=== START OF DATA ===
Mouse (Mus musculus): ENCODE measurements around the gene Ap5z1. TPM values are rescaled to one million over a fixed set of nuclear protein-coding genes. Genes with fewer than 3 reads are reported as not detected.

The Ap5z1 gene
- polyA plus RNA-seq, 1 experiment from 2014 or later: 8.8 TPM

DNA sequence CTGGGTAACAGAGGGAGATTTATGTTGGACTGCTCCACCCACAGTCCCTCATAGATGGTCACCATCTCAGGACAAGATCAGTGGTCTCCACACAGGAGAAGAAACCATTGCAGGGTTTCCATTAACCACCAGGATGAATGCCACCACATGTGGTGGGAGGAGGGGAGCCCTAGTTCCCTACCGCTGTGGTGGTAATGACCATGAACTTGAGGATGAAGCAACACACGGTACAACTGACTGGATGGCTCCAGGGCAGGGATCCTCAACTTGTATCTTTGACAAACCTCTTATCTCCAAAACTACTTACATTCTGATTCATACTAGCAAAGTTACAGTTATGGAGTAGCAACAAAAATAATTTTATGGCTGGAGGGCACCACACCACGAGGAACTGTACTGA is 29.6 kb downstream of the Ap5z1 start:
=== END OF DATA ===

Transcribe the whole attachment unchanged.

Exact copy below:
Mouse (Mus musculus): ENCODE measurements around the gene Ap5z1. TPM values are rescaled to one million over a fixed set of nuclear protein-coding genes. Genes with fewer than 3 reads are reported as not detected.

The Ap5z1 gene
- polyA plus RNA-seq, 1 experiment from 2014 or later: 8.8 TPM

DNA sequence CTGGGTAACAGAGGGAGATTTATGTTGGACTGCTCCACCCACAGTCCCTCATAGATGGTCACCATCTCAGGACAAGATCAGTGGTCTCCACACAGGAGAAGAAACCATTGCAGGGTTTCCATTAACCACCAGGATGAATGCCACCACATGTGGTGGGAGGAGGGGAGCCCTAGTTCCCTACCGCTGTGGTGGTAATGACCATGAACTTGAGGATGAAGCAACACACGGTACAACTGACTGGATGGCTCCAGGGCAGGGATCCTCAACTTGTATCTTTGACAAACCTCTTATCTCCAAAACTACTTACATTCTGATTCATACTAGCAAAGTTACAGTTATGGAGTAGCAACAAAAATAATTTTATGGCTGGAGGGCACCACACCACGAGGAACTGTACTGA is 29.6 kb downstream of the Ap5z1 start: